Every morning, Nonni would wake up before the sun, put on a pot of coffee in her percolator and sit at the window to watch the birds as the dawn broke. Then she'd start the sauce. I guess she'd get busy when the birds did. I don't ever remember a time visiting her when there wasn't something cooking on her stovetop. I'd often drag an old milk crate across the floor and stand on it so I could see what was cooking. She made her sauce the Old Country way, caramelizing the tomato paste first. And this is how I make my sauce now, from what I remember.
(Nonni never measured anything when she cooked, and neither do I. But I'll try and approximate for the recipe. )
- 1/4 C olive oil
- 1/2 onion, finely diced
- 3 garlic cloves, minced
- 1 (6 oz) can of tomato paste
- 3 (28 oz) cans of crushed tomatoes
- splash of red wine
- 1 small carrot, grated
- handful of fresh basil
- 1/2 tsp dried basil
- 1/8 - 1/4 tsp dried oregano
- 1/8 - 1/4 tsp crushed red pepper flakes
- salt and pepper to taste
Heat the olive oil over low heat in a large heavy pot or a large electric skillet. Add the diced onions and cook until they are soft. Add the minced garlic and tomato paste to the olive oil and onions. Keep stirring the paste around. It will incorporate all of the onions and oil into it as you stir. When the paste caramelizes it will become aromatic, and a bit darker red. Add a splash of wine to deglaze the pan and incorporate all the bits into the paste. Now stir in the three large cans of crushed tomatoes, the grated carrot, and herbs and spices. The sweetness of the carrot will balance the acidity of the tomatoes.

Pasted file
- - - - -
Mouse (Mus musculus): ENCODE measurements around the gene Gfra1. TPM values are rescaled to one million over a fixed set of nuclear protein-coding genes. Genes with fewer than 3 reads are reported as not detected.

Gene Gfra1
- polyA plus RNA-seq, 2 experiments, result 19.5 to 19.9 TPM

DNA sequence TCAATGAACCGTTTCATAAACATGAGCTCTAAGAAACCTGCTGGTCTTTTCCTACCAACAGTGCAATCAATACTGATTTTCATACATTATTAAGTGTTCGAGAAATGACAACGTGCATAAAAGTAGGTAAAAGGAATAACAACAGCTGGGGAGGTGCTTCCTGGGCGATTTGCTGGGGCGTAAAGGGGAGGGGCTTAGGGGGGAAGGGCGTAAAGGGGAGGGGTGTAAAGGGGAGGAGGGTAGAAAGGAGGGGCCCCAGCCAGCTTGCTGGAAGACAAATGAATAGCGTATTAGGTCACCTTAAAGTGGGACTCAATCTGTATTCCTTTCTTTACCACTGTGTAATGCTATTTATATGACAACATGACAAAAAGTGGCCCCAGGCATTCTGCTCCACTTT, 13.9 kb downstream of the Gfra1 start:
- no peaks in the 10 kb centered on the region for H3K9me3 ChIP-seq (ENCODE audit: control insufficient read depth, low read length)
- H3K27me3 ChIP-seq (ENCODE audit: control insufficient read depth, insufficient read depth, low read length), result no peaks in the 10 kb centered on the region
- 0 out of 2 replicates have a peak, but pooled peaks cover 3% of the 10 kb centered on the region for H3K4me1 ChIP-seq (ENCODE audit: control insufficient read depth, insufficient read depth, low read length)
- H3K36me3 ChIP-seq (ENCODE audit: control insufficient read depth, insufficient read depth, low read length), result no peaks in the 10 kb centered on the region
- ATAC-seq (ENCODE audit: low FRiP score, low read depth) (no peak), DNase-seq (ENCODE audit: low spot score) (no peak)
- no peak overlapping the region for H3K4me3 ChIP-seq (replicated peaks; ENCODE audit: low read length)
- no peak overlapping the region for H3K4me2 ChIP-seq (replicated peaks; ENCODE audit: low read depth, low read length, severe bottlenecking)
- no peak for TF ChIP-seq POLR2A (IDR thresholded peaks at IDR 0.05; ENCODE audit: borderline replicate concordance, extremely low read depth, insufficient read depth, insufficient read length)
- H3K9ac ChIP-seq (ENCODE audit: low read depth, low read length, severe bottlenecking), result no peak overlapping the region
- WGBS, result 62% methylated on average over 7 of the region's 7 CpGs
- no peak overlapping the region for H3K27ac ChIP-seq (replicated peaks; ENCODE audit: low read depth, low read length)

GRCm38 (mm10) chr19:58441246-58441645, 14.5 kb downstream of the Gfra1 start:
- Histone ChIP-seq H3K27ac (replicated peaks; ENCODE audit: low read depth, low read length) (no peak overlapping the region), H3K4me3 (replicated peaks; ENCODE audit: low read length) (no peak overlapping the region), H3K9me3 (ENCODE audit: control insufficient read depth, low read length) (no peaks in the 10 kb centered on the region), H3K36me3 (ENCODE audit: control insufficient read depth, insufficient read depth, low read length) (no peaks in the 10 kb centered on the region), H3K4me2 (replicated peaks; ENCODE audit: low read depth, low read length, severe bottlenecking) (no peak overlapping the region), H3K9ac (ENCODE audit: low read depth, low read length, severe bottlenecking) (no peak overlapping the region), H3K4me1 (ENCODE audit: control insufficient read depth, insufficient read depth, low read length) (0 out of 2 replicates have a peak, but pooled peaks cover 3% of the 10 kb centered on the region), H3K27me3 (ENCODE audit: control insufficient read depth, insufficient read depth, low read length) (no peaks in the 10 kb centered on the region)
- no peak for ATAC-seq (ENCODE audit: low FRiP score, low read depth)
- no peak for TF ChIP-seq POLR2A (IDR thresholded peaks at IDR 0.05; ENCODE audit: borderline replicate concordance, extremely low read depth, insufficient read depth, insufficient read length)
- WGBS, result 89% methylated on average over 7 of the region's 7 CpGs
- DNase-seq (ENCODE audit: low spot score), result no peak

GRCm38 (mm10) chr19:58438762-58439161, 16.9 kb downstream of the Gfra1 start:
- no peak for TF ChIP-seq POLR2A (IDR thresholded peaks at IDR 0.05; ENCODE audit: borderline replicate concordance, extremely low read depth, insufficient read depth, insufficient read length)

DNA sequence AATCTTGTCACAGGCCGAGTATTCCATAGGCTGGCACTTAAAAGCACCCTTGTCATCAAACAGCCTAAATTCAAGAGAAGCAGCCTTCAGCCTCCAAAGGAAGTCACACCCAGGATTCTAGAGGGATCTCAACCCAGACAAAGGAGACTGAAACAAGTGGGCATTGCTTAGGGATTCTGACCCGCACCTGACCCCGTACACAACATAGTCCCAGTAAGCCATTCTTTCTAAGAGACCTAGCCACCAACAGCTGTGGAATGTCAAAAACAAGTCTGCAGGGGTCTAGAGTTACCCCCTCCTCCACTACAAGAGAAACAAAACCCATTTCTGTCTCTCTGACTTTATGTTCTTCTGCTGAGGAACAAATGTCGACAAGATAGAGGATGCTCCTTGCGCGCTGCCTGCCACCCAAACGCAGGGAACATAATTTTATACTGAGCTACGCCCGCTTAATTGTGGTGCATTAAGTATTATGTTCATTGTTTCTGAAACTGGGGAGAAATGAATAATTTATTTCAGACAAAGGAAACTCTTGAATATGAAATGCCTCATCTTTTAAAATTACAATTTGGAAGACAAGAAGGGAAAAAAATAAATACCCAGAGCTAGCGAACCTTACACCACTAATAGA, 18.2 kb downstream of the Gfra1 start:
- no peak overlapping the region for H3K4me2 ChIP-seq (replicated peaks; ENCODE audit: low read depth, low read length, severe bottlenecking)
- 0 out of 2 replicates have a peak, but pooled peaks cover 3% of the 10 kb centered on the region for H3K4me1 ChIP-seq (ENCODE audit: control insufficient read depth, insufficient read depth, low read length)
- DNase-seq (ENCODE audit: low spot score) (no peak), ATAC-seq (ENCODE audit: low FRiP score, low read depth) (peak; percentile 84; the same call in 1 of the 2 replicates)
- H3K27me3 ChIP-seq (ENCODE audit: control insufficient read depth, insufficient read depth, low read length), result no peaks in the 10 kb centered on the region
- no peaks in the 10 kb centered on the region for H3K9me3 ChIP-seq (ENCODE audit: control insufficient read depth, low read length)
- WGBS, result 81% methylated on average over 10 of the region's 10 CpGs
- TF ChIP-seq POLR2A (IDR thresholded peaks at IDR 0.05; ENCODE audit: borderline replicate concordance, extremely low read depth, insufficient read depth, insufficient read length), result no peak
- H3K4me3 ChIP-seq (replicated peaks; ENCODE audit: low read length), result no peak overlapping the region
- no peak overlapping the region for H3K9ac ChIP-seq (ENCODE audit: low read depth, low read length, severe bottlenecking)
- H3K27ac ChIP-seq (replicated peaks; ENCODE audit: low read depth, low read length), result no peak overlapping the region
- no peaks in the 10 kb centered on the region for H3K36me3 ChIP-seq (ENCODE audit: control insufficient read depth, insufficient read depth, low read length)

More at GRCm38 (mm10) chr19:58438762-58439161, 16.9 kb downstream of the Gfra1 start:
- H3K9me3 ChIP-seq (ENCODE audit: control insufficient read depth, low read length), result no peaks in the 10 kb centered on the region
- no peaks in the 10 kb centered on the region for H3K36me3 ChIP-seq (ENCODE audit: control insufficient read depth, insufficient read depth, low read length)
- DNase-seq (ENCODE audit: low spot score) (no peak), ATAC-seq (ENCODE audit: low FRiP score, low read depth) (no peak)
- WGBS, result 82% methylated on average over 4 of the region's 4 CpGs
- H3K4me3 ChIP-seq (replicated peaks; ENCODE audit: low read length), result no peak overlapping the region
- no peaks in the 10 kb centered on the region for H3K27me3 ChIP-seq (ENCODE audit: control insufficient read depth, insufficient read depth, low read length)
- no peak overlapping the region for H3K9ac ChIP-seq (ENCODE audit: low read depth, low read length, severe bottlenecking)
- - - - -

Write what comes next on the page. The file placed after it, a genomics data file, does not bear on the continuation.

I usually swish about 1 cup of cold water into the large, empty cans to use up all of the tomatoes clinging there. Because, yes, I really am that frugal. Add that to the sauce, turn the heat to low, cover, and let it sit for an hour or two. Low and slow. Stir occasionally.
The longer you cook the sauce, the mellower it will become. It will lose a lot of the acidity and thicken as it cooks. Adjust the spices towards the end of cooking.
I prefer a smooth sauce, but if you like more of a chunky style, substitute cans of chopped or whole tomatoes for the crushed tomatoes and break the tomatoes up with your spoon as you cook. I use this recipe as a pizza sauce just as it is. If I create a tomato based pasta sauce, I saute sausage, vegetables, chicken, whatever else, and then add this sauce. I will sometimes double the recipe and freeze in batches for later use.
I don't get up with the birds and make this every morning. But when I do I think of Nonni, sitting by the window watching the birds, and I feel very connected to her. Connected not only to her, but to her Old Country, and to her old ways.
cook's note: I have an electric stove and find it really hard to get the heat high enough for my needs. I'm also limited to certain pans with small, flat bottoms. So I bought this large cuisinart electric skillet a couple of years ago. I've used it almost every day since I bought it. It's one of the best purchases I've ever made. This is not an ad, I just thought I'd share. It's what I used for this recipe.